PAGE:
Tuesday, November 30, 2010

A Visit with Two Domeheads

After Dr. Kraig Derstler's talk about comparative tyrannosaur taphonomy, I had the unexpected pleasure of viewing two nice fragments of pachycephalosaur domes. In the picture below, you'll see one from a Pachycephalosaurus - the large one on the left - and a Stygimoloch.

Cranial domes

Pachycephalosaurs are popularly known as the "dome-head" dinosaurs who likely used their dramatically thickened skulls for sexual competition.

Image from Orin Zebest, via Flickr.

Remarkably, the Pachycephalosaurus dome was discovered on the side of the road, somewhere in Montana. How many folks passed it by without realizing its value? Luckily, it wasn't some knucklehead looking for landscaping rock who picked up the skull, but it was Dr. Derstler. He had brought them along because the Children's Museum had arranged for them to be CT scanned at a local hospital.

My experience handling dinosaur fossils is sadly lacking, so it was a thrill to be able to take a close look at these. They are not complete skulls, and therefore may not be considered special by the layperson, or the jaded veteran of the field. But it was a rare pleasure to look at the exquisitely preserved internal structure of the bone, the contours and textures and varied colors. Here's a look at the surface of the Pachycephalosaurus dome, nicely displaying the outer covering. This is a very rare occurrence, as fragile structures like this are often lost before fossilization happens, or weathered away after the fossil is revealed by erosion.

Pachycephalosaurus dome

In cross section, more traces of the living tissue are revealed.

Pachycephalosaurus dome

Pachycephalosaurus dome

While not as spectacular as the Pachycephalosaurus dome, preserving less superficial detail, the Stygimoloch was still pretty nice.

Stygimoloch dome

Stygimoloch dome


Stygimoloch dome

I can't discuss these dinosaurs without mention of Dr. Jack Horner's idea that the fossils of Dracorex, Stygimoloch, and Pachycephlosaurus are all growth stages of the same species (the last of the three, that is). Derstler is, to put it mildly, unconvinced. He respects Horner, but thinks that in this case, he has not provided sufficient evidence for his conclusions. It's not a minority view in the paleontology community. Hopefully, Robert Bakker will soon publish descriptions of the fossils that will put Horner's idea to rest, as he's reported to hold.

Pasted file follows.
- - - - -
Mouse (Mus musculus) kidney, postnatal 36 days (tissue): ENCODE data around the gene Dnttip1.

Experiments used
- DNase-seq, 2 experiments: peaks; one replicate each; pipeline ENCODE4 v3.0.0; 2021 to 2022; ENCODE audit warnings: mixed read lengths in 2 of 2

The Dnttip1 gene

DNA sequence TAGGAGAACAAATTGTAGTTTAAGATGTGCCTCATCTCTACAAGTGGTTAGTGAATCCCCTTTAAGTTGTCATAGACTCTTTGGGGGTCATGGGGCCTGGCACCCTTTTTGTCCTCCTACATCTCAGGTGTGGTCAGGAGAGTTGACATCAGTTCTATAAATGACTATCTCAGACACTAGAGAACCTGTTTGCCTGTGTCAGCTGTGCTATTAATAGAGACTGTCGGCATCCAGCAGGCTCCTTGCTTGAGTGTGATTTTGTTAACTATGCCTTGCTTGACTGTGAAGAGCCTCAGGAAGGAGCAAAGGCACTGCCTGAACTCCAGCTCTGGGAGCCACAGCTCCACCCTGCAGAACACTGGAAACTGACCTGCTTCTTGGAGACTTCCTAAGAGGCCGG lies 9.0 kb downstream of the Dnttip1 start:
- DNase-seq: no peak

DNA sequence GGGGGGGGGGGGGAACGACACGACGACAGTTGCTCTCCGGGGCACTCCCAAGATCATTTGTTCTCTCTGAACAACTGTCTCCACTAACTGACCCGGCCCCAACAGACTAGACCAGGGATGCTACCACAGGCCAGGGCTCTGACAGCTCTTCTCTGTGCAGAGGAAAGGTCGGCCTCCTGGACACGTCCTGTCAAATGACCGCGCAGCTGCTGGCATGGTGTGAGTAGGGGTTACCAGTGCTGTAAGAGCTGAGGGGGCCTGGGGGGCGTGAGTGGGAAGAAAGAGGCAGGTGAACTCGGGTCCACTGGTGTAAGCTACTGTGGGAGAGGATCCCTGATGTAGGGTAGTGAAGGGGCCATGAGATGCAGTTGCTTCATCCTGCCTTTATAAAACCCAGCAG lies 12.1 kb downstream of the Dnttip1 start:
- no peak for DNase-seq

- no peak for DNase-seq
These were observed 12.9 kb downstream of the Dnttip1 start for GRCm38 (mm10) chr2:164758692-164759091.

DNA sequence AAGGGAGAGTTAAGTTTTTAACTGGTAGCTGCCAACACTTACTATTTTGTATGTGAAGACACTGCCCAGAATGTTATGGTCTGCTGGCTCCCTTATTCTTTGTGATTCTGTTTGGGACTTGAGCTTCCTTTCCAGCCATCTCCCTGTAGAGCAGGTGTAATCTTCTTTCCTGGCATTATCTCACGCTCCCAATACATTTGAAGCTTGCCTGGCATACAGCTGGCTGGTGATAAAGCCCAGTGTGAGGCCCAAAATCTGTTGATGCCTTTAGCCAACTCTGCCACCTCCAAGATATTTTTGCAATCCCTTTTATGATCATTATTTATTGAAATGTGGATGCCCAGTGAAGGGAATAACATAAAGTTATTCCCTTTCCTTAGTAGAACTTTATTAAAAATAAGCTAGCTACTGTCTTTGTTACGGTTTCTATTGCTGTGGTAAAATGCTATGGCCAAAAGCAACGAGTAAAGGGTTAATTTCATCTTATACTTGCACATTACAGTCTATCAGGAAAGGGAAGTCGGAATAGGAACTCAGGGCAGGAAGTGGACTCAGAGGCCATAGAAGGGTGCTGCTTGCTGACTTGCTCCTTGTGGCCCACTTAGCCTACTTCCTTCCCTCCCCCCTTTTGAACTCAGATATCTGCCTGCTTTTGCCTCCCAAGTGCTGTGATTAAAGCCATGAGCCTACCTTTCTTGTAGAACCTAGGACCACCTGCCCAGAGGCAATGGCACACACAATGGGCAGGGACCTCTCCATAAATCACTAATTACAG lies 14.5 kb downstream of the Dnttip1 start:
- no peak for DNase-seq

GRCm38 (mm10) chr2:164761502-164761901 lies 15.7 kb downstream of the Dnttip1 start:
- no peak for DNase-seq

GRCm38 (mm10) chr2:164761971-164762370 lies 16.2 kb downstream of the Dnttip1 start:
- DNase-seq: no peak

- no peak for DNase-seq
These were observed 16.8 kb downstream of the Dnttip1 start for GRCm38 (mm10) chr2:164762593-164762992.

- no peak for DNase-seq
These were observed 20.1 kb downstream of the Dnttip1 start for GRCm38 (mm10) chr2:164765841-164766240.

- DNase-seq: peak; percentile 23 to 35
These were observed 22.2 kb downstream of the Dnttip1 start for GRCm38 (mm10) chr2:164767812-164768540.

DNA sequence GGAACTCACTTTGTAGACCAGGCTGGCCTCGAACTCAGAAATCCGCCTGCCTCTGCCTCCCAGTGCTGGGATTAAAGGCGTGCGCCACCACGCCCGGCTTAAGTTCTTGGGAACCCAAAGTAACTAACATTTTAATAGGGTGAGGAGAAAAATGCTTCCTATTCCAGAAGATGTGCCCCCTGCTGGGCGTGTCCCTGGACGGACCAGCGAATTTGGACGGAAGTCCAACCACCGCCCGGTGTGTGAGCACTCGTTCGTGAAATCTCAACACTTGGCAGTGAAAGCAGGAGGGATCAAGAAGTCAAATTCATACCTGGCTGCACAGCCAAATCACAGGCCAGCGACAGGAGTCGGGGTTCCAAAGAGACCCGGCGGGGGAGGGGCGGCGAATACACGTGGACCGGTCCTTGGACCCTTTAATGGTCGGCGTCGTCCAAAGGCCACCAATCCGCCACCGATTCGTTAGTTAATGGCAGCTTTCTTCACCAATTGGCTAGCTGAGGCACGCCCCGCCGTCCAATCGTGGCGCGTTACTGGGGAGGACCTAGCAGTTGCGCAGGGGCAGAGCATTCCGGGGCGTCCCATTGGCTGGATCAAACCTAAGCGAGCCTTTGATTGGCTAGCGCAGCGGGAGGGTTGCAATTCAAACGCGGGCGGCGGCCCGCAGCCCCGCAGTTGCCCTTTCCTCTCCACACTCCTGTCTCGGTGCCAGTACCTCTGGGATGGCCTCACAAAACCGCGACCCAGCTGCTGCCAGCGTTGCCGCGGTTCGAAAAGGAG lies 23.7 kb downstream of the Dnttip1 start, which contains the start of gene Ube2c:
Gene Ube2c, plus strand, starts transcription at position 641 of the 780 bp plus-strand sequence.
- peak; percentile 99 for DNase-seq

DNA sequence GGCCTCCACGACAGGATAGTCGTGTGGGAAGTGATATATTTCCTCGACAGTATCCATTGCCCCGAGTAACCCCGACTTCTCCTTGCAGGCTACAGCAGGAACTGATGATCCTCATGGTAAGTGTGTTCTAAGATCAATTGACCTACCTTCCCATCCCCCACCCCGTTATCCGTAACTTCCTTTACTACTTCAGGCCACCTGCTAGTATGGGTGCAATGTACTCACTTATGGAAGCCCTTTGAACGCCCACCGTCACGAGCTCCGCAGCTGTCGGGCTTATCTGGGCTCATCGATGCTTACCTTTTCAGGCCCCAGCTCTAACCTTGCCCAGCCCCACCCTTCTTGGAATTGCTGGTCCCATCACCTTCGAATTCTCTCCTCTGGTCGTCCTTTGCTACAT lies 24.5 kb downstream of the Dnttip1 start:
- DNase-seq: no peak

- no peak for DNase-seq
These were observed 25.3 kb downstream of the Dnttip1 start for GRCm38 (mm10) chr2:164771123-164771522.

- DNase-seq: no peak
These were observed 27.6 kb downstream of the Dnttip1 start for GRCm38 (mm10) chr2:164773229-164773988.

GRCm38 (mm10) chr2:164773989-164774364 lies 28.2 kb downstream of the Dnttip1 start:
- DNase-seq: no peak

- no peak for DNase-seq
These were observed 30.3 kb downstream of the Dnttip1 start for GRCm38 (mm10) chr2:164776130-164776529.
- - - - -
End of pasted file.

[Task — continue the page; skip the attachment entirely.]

For many more photos of these fossils, head over to my photo set at Flickr. Thanks to the folks at the Children's Museum and especially Dr. Derstler for allowing me to take these photos.


  1. "Hopefully, Robert Bakker will soon publish descriptions of the fossils that will put Horner's idea to rest, as he's reported to hold."

    Hasn't Bakker already done so (See the following quotes)? I figured Horner was just ignoring relevant/contradictory evidence (as usual).

    Quoting Bakker et al. (See "DISCUSSION": http://uuu.childrensmuseum.org/themuseum/dinosphere/draco_rex/dracorex_hogwartsia.pdf ): "Dracorex hogwartsia is most similar to Stygimoloch spinifer and to
    a lesser extent Pachycephalosaurus wyomingensis. It is considered to be a
    member of the Pachycephalosaurini as defined by Sullivan (2003). However,
    it is readily distinguishable from these two taxa based on a number of
    key features. Stygimoloch spinifer is characterized by a huge spike cluster,
    consisting of 3 enlarged (hypertrophied) spikes. This differs from the shorter
    4 spike arrangement in Dracorex hogwartsia. Galton and Sues (1983)
    characterized Stygimoloch spinifer as having three-to-four spikes on the
    squamosal. This characterization allowed them to include a smaller, isolated
    squamosal with four spikes (YPM 335), a specimen we here consider
    to be referable to Dracorex hogwartsia. We have been able to determine,
    based on comparison with other documented specimens of
    Stygimoloch spinifer (MPM 7111 and MPM 8111), and two undescribed
    specimens in private collections, that S. spinifer consistently has these enlarged
    spikes coupled with an incipient, laterally compressed dome, made
    up of only the frontals and parietal. S. spinifer lacks open supratemporal
    fenestrae. Moreover, these skulls are of the same size as the holotype of
    Dracorex hogwartsia, so we conclude that these differences are not the
    result of ontogenetic development."

    Quoting Bakker et al. (See "DISCUSSION": http://uuu.childrensmuseum.org/themuseum/dinosphere/draco_rex/dracorex_hogwartsia.pdf ): "Flat-headed pachycephalosaurids include the Asian taxa
    Homalocephale calathocercos, Goyocephale lattimorei, and
    Wannanosaurus yansiensis (Sereno, 2000). Prior to this discovery of
    Dracorex hogwartsia, the only semi-flat headed pachycephalosaurid from
    North America was Stegoceras validum (which includes the flat-headed
    Ornatotholus browni), and the flat-headed nature of this taxon is only demonstrable
    in juveniles of the species (Sullivan 2003, 2005, 2006). Some
    specimens of S. validum retain a well-developed parietosquamosal shelf
    and moderate-sized supratemporal fenestrae (Sullivan, 2003, fig. 2). D.
    hogwartsia, however, has a skull that is totally flat, with no hint of doming.
    Although the specimen is considered to represent a young adult, we believe,
    based on the beginning of coosification of mid-cervical arch with
    centrum, that the animal was probably near maturity."


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